When we are unable to see a distant object, then it is due to one of these reasons:
- Our eyes lack the sufficient angular resolution to recognize the object.
- Atmospheric condition limits visibility.
- The object is far enough and obscured by Earth’s curvature.
Some flat-Earthers like to show that a previously unseen distant object can be brought into view using infrared vision. They would take that as ‘evidence’ of the non-existence of Earth’s curvature. They are wrong. Infrared vision can reveal hidden objects caused by visibility limitations, but not ones obscured by Earth’s curvature.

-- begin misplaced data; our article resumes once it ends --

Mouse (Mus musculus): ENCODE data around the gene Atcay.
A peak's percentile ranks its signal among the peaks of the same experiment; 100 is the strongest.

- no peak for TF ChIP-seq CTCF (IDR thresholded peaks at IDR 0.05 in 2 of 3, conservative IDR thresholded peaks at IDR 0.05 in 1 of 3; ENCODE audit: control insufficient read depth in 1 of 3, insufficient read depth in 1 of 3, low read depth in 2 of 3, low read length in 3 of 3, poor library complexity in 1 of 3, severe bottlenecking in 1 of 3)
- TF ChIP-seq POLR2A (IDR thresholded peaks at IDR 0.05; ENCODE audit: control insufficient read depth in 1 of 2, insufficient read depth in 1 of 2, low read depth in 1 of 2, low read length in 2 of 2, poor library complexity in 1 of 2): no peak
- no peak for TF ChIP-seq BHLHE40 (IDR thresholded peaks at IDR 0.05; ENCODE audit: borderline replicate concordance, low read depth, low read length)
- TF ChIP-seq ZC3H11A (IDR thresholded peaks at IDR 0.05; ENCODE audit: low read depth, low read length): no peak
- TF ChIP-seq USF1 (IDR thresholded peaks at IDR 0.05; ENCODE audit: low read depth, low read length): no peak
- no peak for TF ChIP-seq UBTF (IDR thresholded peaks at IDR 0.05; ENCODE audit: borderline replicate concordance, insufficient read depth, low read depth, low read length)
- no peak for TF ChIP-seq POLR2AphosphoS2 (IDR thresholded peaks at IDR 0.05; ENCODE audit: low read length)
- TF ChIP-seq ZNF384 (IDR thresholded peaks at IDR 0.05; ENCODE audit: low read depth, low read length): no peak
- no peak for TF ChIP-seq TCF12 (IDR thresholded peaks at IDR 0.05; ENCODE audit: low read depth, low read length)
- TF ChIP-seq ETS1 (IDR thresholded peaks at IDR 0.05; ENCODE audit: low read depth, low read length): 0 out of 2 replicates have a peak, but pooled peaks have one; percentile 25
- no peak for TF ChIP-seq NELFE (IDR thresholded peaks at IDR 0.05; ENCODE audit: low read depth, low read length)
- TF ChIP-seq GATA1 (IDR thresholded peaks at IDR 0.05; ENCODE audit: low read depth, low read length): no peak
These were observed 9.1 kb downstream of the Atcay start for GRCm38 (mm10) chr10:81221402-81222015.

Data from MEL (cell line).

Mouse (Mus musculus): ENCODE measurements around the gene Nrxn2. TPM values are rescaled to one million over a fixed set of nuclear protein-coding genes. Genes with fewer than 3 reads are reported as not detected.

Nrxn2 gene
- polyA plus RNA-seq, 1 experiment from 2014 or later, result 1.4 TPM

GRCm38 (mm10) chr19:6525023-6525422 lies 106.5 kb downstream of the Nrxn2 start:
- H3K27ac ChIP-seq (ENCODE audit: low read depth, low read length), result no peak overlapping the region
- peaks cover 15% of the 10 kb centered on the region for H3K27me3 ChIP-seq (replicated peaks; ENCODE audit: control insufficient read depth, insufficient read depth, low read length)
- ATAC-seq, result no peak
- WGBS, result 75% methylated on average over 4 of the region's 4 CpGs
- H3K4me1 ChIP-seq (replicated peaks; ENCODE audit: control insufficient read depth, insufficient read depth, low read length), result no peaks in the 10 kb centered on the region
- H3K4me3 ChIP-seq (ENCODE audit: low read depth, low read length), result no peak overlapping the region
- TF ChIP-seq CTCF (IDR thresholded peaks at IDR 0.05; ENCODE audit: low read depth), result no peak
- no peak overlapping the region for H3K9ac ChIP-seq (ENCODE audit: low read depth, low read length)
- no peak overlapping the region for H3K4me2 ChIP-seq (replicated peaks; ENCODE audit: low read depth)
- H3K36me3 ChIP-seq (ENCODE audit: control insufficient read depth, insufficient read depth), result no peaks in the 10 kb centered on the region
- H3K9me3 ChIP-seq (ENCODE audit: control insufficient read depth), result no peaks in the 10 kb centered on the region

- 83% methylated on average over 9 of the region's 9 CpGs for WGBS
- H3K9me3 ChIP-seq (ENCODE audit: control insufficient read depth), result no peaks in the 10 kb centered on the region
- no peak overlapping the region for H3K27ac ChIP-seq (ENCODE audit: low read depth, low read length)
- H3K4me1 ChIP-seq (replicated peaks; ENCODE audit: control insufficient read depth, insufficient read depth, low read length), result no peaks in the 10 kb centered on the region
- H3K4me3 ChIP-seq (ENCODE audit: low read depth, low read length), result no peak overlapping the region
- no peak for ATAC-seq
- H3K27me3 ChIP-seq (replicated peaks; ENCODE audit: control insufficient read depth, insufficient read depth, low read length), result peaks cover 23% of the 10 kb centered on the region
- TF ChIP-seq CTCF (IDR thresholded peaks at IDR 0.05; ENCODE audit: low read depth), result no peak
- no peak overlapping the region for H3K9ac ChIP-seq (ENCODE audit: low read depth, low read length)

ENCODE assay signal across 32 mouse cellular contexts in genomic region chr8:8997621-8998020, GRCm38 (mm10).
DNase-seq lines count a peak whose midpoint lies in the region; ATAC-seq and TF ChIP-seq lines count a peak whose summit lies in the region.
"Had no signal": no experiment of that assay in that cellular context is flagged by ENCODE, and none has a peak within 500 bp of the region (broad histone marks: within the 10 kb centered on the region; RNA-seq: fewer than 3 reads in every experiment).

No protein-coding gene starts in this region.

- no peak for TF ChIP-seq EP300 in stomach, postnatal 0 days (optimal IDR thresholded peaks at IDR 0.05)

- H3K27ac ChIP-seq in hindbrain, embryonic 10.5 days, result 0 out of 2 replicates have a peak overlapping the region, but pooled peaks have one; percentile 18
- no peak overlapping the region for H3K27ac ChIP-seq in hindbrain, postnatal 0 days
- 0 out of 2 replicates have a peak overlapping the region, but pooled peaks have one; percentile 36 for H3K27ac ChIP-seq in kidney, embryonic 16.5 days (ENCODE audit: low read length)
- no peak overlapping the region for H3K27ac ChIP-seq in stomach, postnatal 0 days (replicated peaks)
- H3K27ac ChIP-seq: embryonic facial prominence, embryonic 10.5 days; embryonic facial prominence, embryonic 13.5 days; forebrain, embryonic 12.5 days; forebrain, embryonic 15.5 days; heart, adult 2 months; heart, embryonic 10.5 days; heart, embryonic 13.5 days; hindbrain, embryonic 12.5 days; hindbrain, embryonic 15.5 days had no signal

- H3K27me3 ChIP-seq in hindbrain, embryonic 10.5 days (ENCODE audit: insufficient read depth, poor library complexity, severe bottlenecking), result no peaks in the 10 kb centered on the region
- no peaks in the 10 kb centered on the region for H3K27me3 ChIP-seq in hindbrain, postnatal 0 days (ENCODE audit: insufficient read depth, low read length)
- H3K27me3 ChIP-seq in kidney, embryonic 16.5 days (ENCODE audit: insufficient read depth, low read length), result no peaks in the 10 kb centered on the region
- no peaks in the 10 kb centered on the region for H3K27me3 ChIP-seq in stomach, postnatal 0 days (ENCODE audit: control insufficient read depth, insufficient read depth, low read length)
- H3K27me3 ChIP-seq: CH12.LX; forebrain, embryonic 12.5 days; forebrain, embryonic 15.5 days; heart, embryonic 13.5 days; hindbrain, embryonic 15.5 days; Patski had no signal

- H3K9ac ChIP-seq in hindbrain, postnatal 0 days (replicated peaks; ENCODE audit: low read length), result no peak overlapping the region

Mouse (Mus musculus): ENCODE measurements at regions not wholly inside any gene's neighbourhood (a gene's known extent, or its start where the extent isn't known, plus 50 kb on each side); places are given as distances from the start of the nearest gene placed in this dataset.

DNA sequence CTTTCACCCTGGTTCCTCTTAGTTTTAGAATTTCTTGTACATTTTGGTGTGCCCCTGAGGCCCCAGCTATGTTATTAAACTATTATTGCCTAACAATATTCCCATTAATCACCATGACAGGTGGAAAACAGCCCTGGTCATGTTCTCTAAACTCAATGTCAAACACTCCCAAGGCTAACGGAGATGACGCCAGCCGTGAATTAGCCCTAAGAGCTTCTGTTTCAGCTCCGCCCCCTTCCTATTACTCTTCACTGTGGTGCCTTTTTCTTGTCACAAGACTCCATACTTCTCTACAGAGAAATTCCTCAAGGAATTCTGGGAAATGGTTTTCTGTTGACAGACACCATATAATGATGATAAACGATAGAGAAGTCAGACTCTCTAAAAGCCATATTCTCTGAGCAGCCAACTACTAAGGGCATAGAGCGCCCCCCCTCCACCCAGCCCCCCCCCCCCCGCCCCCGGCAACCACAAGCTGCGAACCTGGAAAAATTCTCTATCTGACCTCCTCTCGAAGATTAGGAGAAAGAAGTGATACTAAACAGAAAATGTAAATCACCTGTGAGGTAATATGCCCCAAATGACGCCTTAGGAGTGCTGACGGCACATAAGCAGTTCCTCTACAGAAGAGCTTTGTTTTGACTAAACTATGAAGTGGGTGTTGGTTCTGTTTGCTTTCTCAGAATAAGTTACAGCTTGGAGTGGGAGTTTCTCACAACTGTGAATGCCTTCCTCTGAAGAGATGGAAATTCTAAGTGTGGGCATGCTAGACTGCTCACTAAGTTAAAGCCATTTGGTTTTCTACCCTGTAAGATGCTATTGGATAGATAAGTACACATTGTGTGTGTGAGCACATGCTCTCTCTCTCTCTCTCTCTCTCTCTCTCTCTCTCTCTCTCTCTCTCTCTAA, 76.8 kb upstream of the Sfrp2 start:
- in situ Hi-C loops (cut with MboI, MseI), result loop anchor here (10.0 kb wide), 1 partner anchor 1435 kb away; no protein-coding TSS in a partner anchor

Using infrared vision might alleviate some visibility limitations. Infrared vision can see through mist or fog, and reveal an object previously unseen using our normal vision.
But if Earth’s curvature already obscures the object, then no amount of infrared vision can bring it back into view. It is the other way around. Infrared is refracted less than visible light. Due to this reason, infrared vision might actually ‘hide’ an object previously seen using our normal vision.
- Infrared vision – Wikipedia
- Visible spectrum – Wikipedia